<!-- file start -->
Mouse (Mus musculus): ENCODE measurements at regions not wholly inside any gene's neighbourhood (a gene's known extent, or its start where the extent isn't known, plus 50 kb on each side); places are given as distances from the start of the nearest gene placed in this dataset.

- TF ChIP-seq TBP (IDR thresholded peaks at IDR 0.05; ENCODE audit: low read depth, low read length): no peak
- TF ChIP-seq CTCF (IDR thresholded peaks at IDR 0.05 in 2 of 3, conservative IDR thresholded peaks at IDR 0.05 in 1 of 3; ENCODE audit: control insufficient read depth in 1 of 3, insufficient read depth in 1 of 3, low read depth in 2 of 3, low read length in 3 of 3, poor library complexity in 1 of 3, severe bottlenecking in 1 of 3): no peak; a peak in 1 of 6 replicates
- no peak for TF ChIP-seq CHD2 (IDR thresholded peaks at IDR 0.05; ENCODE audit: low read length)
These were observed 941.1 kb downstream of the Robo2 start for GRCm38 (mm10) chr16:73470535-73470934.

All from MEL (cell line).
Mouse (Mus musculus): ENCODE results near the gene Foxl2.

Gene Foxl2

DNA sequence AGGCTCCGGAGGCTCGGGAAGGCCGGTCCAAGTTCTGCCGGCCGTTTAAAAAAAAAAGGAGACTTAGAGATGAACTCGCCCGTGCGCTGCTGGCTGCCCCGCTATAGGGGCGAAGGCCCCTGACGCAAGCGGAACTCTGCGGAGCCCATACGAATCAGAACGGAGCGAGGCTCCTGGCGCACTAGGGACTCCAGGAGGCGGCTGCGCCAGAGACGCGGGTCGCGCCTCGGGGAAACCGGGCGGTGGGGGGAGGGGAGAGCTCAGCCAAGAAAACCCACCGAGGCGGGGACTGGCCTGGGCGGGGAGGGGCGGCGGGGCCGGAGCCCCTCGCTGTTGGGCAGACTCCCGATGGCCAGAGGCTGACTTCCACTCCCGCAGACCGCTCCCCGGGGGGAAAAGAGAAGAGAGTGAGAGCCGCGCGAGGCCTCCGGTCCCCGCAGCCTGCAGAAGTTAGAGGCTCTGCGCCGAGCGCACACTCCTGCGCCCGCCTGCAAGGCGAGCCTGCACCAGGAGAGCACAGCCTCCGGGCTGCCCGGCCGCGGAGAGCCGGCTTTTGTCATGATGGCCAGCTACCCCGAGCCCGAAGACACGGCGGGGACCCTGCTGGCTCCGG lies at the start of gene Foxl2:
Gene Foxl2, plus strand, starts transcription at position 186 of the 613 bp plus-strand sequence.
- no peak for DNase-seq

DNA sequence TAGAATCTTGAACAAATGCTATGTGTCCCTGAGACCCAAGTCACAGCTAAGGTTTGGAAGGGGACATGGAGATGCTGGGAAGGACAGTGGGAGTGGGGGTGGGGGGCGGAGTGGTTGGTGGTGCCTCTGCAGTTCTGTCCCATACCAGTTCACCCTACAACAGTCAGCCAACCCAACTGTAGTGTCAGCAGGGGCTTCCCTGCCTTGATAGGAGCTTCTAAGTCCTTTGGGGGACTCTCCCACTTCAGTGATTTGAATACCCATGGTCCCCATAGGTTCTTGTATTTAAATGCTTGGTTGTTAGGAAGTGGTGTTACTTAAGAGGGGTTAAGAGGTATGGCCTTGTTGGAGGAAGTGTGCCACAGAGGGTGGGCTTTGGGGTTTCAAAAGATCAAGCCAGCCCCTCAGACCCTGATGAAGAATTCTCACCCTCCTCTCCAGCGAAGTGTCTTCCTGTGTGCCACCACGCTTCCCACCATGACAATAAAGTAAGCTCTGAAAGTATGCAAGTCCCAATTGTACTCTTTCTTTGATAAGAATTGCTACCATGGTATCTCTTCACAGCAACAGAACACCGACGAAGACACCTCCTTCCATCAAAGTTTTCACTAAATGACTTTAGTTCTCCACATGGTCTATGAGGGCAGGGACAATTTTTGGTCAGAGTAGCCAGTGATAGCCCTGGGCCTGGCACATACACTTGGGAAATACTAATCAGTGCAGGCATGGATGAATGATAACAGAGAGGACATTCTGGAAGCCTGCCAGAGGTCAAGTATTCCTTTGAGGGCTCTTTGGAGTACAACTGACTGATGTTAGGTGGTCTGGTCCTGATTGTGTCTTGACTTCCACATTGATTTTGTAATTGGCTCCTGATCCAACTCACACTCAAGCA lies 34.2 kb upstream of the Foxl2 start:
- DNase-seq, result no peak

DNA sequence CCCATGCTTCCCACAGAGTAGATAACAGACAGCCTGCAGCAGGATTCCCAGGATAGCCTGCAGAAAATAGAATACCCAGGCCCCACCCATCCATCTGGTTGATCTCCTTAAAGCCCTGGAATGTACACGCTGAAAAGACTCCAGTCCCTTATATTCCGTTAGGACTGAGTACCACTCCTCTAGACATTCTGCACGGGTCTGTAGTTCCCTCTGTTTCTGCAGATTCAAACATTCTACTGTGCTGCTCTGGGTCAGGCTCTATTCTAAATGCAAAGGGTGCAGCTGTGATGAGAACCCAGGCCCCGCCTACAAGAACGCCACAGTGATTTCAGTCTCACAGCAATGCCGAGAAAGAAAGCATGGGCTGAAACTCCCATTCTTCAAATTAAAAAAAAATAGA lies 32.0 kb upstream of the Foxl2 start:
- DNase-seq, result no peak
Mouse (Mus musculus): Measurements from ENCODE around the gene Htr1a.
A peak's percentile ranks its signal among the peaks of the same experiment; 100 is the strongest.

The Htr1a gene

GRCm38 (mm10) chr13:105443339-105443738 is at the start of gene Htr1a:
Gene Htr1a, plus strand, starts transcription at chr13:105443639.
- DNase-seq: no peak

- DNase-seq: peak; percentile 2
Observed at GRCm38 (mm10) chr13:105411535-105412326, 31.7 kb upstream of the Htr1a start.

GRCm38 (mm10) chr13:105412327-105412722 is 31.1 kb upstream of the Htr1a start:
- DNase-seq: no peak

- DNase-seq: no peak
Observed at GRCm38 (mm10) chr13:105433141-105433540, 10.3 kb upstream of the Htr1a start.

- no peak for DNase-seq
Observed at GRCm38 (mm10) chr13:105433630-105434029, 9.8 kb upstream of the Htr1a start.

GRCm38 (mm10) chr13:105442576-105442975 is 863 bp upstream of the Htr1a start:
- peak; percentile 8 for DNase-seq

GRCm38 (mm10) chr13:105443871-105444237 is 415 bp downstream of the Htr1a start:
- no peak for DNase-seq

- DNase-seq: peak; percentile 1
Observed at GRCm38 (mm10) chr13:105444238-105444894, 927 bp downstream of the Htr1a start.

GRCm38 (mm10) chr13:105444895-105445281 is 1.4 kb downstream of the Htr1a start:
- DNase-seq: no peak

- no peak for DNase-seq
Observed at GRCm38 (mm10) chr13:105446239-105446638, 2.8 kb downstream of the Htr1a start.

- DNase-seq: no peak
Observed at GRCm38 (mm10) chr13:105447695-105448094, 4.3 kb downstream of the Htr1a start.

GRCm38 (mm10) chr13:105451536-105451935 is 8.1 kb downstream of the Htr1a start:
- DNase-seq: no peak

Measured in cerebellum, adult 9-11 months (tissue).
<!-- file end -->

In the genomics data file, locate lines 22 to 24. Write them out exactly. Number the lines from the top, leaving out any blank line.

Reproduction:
- DNase-seq: peak; percentile 2
Observed at GRCm38 (mm10) chr13:105411535-105412326, 31.7 kb upstream of the Htr1a start.

GRCm38 (mm10) chr13:105412327-105412722 is 31.1 kb upstream of the Htr1a start: